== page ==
and we find the mistaken blunderings of man trying to tame and manage
nature in a way that simply never works. It also touches on how
modernization and scientism and urbanization are affecting these ancient
ways of life.
This year's edition of the Tour de France just ended. In an era where
the sport is trying to put behind it the disaster of Lance Armstrong,
the US media has found it expedient to include Armstrong in their
coverage of the race. This Columbia Journalism Review piece provides a
brief overview of the problems with
continuing to play a role in cycling media. Should all be forgiven in so
far as we should continue to enrich this man who not only cheated but
destroyed the careers and lives of many around him? How long is long
enough before he's paid his debt? Would it be ignorant of us to ignore
his experience and expertise? I suspect these are the kinds of questions
that each person has to answer for themselves. There's no single "right"
response. Maybe it boils down to each of our ideals around the notion of
punishment as opposed to suffering. It would seem some prefer the
I live in Southwest Virginia which has a rich history of coal mining. It
also has the faded company towns that have traced the declining fortunes
of that industry. However, some towns and counties in the region are
finding ways to develop new sources of jobs, revenue, and happiness. In
Damascus, Virginia, this year's edition of Trail
Days, which celebrates all the Appalachian Trail
thru-hikers, was a grand success. In perhaps a more interesting turn of
events, there's a road in Smyth and Tazewell counties, called the Back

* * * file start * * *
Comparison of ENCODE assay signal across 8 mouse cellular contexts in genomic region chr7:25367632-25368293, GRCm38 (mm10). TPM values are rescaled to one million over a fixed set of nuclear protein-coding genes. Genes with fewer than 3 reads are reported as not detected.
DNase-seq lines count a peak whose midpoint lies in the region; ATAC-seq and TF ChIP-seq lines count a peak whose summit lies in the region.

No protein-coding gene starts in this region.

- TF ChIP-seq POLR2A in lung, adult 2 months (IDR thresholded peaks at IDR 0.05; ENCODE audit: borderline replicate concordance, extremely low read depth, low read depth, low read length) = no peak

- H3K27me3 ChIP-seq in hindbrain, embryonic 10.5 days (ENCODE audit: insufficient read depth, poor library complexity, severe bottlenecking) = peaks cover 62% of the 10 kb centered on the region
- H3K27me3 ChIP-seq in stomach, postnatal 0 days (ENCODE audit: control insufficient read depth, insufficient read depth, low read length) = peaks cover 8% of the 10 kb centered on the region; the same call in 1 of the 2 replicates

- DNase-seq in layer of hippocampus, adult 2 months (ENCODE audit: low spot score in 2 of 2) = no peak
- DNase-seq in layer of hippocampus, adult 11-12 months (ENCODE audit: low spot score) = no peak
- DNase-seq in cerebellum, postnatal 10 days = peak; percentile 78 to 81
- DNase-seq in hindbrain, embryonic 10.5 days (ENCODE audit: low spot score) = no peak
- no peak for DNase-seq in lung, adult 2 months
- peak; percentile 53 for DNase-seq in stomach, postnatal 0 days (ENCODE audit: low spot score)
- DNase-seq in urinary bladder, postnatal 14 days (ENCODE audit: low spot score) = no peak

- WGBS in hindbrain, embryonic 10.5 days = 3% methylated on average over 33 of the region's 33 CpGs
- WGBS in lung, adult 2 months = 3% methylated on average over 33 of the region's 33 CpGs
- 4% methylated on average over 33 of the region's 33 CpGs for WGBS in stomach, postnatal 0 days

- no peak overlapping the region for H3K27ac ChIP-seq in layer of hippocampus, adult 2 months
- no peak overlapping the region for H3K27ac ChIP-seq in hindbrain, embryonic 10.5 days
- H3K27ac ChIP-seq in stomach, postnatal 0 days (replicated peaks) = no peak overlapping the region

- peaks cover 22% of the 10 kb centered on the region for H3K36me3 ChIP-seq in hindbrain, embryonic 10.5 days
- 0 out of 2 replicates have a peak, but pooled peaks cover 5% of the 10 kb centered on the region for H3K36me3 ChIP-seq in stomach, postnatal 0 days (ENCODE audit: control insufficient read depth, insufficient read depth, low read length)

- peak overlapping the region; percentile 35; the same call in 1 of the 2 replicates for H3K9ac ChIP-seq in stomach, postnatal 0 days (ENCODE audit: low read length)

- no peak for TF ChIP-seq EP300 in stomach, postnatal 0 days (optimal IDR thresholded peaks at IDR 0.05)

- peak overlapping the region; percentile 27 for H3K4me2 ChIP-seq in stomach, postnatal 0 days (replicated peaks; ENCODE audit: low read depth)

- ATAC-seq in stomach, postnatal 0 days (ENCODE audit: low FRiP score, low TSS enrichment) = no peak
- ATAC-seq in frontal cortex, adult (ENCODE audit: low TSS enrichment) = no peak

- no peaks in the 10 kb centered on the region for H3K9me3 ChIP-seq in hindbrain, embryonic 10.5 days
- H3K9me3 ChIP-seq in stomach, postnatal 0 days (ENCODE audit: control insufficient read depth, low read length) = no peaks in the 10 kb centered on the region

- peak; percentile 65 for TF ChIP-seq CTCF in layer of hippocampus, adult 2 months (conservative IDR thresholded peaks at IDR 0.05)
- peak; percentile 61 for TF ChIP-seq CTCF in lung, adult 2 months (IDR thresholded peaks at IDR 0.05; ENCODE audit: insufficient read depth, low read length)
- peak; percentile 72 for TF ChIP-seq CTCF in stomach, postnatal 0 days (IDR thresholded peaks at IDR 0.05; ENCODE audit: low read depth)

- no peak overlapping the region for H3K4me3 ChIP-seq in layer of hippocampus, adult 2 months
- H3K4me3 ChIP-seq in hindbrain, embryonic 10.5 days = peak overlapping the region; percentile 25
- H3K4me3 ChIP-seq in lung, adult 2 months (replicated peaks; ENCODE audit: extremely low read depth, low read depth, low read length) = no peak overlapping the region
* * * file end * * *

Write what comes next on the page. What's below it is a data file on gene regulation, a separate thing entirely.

that is drawing more and more driving enthusiasts. They come on
motorcycles. They come in sports cars. The key is that they come and
they bring money with them. The tourists flocking to the road are
enabling a downtrodden community to rediscover its spirit. If you pay
close attention, you'll see that the magic of the road is the natural
scenery around it.
David M. Haskell is a writer and biologist who has been trying to share
the story of nature with us through a couple of books. This piece about
birdsong and how it connects us to another
from Emergence Magazine uses text and audio and beautiful illustrations
by Obi Kaufmann to place birdsong back
into our awareness. As insulated as we are from the outside world, this
is a welcome tug on our attention. I sit in front of a window staring at
trees and the occasional bird yet I remain separate. This piece has
reminded me to seek out that connection and, even more importantly,
become a conduit for its message.
Much has been written about Michael Stipe's seemingly inscrutable
lyrics, especially from those early albums. So, I find it endearing that
on 1991's Out of Time the band included this subdued, mostly
instrumental chamber pop piece called
"Endgame." Yes, Stipe does
provide some sort of doo-wop kind of vocalizations, but the focus is on
the melody plucked across a guitar and echoed in a string arrangement.
It came in the middle of the album, belying its title, and was followed
by "Shiny Happy People" of all things. Somewhere, the band is laughing.
Thanks for joining me this week. I hope this is a welcome arrival in
your inbox. It makes me really happy to share these things with all of
you. If you visit the website,
you can comment on this issue and read all previous issues.
Sunset in San Diego